Archives for posts with tag: Wildlife habitat

A baby Box Turtle

Baby Box Turtle. Picture by Catskill Native Nursery

This item is from the Facebook page of The Catskill Native Nursery, a nursery that specializes in trees, shrubs and pants that are native to New York and the US.

“While out on his morning dog walk, Francis noticed this baby box turtle enjoying the damp woods. A box turtle may live as long as a hundred years, all within a few acres. They are on the menu of various creatures, but their leading cause of death is habit destruction and encountering vehicles such as ATV’s, 4×4 off-road driving, cars and lawn mowers. If you want to help box turtle populations you should encourage their habitat that consists of moist soil (swamps, marsh, moist grasslands or damp forest depressions) and open meadows where they like to breed. Instead of trying to turn our forest floors into tidy parks by tossing down grass seed and removing all downed branches we should encourage the growth of ferns, sedges, partridge berry, wintergreen and low growing shrubs like mountain laurel, huckleberry and blueberry. Meadows are always better than “golf courses”, if you are a part of nature’s web. Box turtles are omnivores and eat insects, mushrooms, berries, and grubs. One of their favorite treats is the fruit of mayapple (Podophyllum peltatum). This is an easy to grow, deer resistant, self-spreading plant we encourage people to cultivate in their larger shade gardens and woodland understory.”

“Please don’t move box turtles unless you are saving them from danger. They do not want to be a pet. They are designed to be free-range little tanks fueling up on fungi, berries and bugs – and for making more baby box turtles. If we respect their wild spirit and their habitat they will continue to share our world, and future generations of humans can enjoy discovering them on their walks in the woods.”

Learn more about the Catskill Native Nursery here.


Drive with care and be aware

As you probably know, this time of year, turtles cross roads to go to their breeding areas. Please be careful when driving. If possible (where safe to do so) stop and move the turtle to it’s destination on the other side of the road (the direction it is headed).

Thank you!

Every day is ‘Earth Day’ don’t you think?

A painted turtle walking on the side of the road

A painted turtle on the side of the road


Our hummingbirds are attracted to anything red, so much so that I observed one fly toward our trash can, hover over the red label on the lid and inspect it thoroughly before buzzing away. Why red?

Could the hummingbird be in constant search of the scarlet flowers of the Red Trumpet Vine (Campsis Radicans)? A vine that grows 30′ with large tubular 3″ flowers must be a coveted nectar source for the hummingbird whose beak and long tongue are adapted for feeding on the trumpet-shaped flowers.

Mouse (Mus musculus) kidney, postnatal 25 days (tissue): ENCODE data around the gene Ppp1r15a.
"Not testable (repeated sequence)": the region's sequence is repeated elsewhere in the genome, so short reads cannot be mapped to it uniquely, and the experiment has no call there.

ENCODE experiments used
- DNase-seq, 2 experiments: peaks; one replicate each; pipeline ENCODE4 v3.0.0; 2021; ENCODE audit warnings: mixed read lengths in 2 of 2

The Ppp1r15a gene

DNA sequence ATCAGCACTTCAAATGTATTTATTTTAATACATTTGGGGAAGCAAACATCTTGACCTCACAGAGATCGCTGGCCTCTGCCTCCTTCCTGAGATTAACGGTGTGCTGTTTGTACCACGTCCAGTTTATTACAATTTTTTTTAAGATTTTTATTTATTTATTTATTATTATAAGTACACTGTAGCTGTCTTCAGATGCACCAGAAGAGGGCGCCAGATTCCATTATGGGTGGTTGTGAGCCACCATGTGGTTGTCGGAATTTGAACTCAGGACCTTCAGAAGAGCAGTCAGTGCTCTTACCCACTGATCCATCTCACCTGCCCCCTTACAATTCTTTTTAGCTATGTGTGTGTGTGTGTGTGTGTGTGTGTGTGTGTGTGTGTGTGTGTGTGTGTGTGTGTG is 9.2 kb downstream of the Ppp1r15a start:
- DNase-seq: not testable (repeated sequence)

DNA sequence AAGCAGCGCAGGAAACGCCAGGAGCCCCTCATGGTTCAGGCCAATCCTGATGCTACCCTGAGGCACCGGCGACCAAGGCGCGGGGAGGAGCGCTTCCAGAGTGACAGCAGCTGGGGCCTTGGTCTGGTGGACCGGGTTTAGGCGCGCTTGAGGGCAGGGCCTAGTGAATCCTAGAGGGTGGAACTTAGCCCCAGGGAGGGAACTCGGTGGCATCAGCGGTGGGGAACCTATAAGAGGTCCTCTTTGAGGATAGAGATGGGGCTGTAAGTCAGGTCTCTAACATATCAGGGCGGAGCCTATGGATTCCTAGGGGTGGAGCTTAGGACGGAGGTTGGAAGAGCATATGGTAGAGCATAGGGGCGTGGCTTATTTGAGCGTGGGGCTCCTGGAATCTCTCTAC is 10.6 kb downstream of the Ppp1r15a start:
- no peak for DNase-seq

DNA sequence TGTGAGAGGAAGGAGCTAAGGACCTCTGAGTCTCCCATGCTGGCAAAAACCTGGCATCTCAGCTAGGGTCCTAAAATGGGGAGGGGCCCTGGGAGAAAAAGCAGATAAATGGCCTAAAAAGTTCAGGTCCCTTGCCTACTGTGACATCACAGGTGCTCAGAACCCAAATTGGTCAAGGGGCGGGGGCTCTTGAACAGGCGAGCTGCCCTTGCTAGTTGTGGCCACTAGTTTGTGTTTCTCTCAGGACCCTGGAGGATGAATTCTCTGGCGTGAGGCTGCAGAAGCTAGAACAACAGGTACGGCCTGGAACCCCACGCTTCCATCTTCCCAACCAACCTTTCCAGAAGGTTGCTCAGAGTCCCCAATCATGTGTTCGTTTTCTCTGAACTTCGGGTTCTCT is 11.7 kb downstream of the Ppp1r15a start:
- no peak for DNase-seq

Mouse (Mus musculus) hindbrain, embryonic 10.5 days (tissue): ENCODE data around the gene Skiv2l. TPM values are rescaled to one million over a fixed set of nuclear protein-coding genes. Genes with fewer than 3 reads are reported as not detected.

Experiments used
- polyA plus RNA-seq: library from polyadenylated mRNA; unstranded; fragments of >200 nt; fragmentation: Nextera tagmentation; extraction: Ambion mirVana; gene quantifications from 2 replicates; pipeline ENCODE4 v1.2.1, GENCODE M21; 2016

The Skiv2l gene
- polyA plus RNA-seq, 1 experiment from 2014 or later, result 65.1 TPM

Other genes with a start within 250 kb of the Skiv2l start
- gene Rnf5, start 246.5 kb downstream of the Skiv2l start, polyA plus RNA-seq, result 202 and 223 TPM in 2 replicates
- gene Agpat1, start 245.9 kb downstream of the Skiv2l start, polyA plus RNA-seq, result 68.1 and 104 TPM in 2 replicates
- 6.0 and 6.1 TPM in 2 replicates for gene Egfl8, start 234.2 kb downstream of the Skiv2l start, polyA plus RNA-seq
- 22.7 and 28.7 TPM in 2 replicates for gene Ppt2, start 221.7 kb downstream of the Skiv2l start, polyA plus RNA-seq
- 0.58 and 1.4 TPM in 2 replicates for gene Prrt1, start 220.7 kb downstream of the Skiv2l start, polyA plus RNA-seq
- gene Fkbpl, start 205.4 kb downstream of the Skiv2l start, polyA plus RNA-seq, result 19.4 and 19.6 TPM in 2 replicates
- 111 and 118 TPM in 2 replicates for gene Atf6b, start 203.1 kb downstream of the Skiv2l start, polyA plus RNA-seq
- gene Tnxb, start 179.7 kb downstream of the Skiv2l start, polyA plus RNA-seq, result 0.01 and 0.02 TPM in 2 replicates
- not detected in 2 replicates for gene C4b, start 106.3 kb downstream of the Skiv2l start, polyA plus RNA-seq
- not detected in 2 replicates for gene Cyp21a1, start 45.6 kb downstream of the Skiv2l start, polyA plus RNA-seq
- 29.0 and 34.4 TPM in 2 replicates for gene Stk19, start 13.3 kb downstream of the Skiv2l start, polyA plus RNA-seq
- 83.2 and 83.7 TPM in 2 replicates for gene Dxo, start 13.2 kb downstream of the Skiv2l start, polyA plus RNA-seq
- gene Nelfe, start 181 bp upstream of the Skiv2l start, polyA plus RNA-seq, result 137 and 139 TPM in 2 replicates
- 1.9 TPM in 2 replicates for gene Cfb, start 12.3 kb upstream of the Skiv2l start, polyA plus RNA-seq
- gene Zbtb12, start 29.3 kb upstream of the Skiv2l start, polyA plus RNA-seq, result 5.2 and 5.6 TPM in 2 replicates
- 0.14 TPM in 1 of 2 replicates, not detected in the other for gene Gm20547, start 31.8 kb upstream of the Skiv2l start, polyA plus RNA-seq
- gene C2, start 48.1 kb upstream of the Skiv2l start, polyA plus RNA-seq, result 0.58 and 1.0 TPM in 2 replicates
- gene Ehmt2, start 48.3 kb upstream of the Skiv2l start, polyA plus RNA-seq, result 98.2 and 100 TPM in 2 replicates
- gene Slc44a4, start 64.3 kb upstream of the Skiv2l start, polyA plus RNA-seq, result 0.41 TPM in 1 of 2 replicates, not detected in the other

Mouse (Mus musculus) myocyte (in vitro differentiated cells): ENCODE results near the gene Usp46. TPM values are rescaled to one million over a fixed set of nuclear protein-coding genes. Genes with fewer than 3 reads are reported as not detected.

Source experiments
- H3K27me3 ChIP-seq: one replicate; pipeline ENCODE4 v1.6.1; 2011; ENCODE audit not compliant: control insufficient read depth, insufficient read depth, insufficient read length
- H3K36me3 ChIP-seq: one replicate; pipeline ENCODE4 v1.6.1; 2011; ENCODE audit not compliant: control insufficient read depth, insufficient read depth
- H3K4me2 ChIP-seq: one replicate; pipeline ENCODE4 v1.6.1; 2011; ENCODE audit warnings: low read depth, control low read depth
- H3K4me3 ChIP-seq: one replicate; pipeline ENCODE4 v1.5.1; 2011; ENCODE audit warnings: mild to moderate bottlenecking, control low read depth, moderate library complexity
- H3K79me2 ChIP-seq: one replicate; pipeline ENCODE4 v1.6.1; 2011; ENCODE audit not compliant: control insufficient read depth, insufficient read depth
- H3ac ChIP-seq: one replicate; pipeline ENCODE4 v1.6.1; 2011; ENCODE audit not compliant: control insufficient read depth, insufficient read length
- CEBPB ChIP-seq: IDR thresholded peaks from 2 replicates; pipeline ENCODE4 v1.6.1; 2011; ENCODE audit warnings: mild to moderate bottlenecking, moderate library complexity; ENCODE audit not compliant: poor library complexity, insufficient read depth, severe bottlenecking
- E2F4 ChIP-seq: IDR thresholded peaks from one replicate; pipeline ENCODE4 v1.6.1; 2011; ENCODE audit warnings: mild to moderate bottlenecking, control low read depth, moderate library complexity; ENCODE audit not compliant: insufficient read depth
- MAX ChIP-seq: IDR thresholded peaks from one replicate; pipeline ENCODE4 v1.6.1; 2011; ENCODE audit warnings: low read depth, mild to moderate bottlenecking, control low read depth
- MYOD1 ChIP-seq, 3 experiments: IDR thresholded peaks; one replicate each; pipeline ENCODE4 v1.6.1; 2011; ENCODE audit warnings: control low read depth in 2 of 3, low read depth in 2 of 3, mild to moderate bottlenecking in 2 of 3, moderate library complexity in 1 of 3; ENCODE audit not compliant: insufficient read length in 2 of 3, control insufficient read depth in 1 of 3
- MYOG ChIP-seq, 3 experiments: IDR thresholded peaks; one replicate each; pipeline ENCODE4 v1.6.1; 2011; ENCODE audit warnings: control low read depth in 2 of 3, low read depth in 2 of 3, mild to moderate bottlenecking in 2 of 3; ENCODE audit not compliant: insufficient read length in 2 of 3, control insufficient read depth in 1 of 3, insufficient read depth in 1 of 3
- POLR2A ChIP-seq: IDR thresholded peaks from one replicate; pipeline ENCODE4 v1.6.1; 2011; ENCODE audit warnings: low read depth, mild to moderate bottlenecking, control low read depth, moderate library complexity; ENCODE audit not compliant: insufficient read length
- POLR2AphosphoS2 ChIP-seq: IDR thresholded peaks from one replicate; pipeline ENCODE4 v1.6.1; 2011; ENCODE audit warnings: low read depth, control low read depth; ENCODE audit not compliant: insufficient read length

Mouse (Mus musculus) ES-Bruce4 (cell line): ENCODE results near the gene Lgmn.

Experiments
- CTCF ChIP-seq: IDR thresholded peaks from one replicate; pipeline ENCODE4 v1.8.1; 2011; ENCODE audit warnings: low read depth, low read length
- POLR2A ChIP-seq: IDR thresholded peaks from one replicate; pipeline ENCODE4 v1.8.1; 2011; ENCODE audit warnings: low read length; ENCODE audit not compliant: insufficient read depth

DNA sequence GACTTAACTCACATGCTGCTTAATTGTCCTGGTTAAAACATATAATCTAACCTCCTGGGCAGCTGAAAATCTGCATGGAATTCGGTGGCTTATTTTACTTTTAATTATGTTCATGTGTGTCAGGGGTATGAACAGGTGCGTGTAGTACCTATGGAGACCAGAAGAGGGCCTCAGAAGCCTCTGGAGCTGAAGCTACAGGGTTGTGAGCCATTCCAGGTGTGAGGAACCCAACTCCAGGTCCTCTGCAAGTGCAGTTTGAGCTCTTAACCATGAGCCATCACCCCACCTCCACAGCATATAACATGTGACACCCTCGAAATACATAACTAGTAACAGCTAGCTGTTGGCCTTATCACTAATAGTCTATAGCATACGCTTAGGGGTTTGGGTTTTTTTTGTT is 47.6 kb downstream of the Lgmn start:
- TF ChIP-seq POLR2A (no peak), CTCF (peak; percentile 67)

Red Trumpet Vine flowers and buds. Source: HudsonValleyGardens.us

Red Trumpet Vine flowers.

“Showy” is how the horticulturists describe the flowers which are about 3″ long. This is something of an understatement! The vine has an outrageously tropical appearance, which is unexpected in upstate New York, an area famous for Maple trees, apples and sweet corn.

Red Trumpet vine covering a fence. Source: HudsonValleyGardens.us

A vigorous plant which quickly covers a fence.

Although it resembles an escapee from a green house, it’s native to north eastern US.

Red Trumpet vine seedpods. Source: HudsonValleyGardens.us

Seed pods provide additional interest.

The red trumpet vine is sometimes planted around front yard mailboxes, very decorative but imagine a 35′ vine growing up a 3′ post – you’d have to keep on top of the pruning or your mailbox would be engulfed pretty quickly. This is a beautiful vine but it needs plenty of space and a strong support structure such as a pergola.

Red Trumpet vine growing over a trellis in a garden. Source: HudsonValleyGardens.us

Requires a substantial trellis.

Red Trumpet vine growing by a mailbox. Source: HudsonValleyGardens.us

Get the hedge clippers out!

Sometimes called ‘Hummingbird vine’, this plant is an important nectar source for hummingbirds and other pollinating insects including butterflies and moths.  Because it is native to eastern US it provides habitat for native wildlife species and contributes to a healthy ecosystem.

Red Trumpet vine flowers. On HudsonValleyGardens.us

Red Trumpet vine flowers – hummingbirds find it irresistible

If you don’t have the space for the trumpet vine, how about planting a native honeysuckle such the ‘Coral Honeysuckle’ (Lonicera sempervivens)? It is a woody vine with large bright red tubular flowers and has all the advantages of the hummingbird vine. It  can reach up to 30′ but is easily pruned to a smaller size and considered a non-aggressive grower.

If you have a suggestion for a smaller native vine that would provide habit/food for wildlife, share your knowledge and add a comment. Thanks!

For more about this vine and other native species, check out this site Flourish of Trumpets!

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